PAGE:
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A Psalm of Life

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Alexa Palumbo

on 6 February 2014

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Transcript of A Psalm of Life

An in-depth poem analysis

Title Analysis
Literary Devices
A Psalm of Life
by Henry Wadsworth Longfellow
Tell me not, in mournful numbers,
Life is but an empty dream ! —
For the soul is dead that slumbers,
And things are not what they seem.
Life is real ! Life is earnest!
And the grave is not its goal ;
Dust thou art, to dust returnest,
Was not spoken of the soul.
Not enjoyment, and not sorrow,
Is our destined end or way ;
But to act, that each to-morrow
Find us farther than to-day.

Art is long, and Time is fleeting,
And our hearts, though stout and brave,
Still, like muffled drums, are beating
Funeral marches to the grave.
In the world's broad field of battle,
In the bivouac of Life,
Be not like dumb, driven cattle !
Be a hero in the strife !
Trust no Future, howe'er pleasant !
Let the dead Past bury its dead !
Act,— act in the living Present !
Heart within, and God o'erhead !

Lives of great men all remind us
We can make our lives sublime,
And, departing, leave behind us
Footprints on the sands of time ;
Footprints, that perhaps another,
Sailing o'er life's solemn main,
A forlorn and shipwrecked brother,
Seeing, shall take heart again.
Let us, then, be up and doing,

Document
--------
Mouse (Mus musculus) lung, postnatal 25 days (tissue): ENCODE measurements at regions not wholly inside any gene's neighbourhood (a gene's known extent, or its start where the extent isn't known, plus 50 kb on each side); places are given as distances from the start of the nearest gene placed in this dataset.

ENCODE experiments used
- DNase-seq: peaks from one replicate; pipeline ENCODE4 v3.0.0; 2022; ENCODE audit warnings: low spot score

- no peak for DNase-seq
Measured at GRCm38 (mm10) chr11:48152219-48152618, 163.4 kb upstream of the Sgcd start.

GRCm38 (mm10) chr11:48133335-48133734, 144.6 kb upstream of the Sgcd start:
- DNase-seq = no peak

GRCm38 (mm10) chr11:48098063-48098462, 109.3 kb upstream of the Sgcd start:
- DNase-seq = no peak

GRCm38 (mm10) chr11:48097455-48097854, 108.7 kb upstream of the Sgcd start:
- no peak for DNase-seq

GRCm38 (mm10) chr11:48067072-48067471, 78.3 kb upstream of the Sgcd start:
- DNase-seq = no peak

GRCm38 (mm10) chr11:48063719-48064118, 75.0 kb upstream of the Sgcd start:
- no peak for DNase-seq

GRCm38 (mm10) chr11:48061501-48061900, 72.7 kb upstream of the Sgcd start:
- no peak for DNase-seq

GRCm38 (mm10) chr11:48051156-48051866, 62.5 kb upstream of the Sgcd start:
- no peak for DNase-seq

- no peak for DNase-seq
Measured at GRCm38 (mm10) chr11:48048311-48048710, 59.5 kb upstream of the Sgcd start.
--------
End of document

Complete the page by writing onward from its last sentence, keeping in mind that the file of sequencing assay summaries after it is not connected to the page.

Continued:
With a heart for any fate ;
Still achieving, still pursuing,
Learn to labor and to wait.
The title "A Psalm of Life" has no hidden message, the poem itself is simply a cautionary and enthusiastic tale advising you how to live life to the fullest.
Author Background
Henry Wadsworth Longfellow
Henry Wadsworth Longfellow (1807-1882) was born in Portland, Maine. He studied at Bowdoin College. After spending time in Europe, he became a professor at Bowdoin. Later, Longfellow taught at Harvard College. Longfellow wrote from the late 1830s until his death in 1882. He became a known literary figure nationally by the 1850's. Longfellow wrote in a period known as Romanticism: a 19th-century American movement in which poetry and philosophy was concerned with placing high concern on emotion and embraced the exotic and unfamiliar.
There are many literary devices used in "A Psalm of Life", most notably the imagery used in almost every stanza. Longfellow makes use of similes as well, in these lines: "Still, like muffled drums, are beating... Be not like dumb, driven cattle!" Alliteration is also used in the previous line as Longfellow repeats the "duh" sound and in the lines "In the world's broad field of battle, in the bivouac of Life...". Metaphor is used in the line "Footprints on the sands of time..." and the rhyme scheme is A-B-A-B, visible in every stanza and verse.
The point of view of the poem is

The attitude of the poem is optimistic, encouraging, and optimistic.
The author of the poem used shifts very subtly with different word choices and going from happy to foreboding within moments. This is apparent in lines such as:
Art is long, and Time is fleeting,
And our hearts, though stout and brave,
Still, like muffled drums, are beating
Funeral marches to the grave.
The themes of the poem are to live life in the moment, to be smart, and to be courageous.

"In the Poem, "A Psalm of Life," What Literary Devices Are Used?" Yahoo! Answers. Yahoo!, n.d. Web. 17 Jan. 2014.
Do not tell me that life is hopeless,
for the person that does nothing is dead,
and you have much to discover.

Life is an amazing thing, and to die is not it's goal,
Life is art and is a cycle.

Happiness and sorrow; we do not strive for.
We should live life in the moment,
and be ambitious in our endeavors.

Art is forever, Our hearts beat still towards death,
During your time on Earth choose your battles wisely.
Pave your own path.

Learn to labor, be courageous, and to be patient.
Full transcript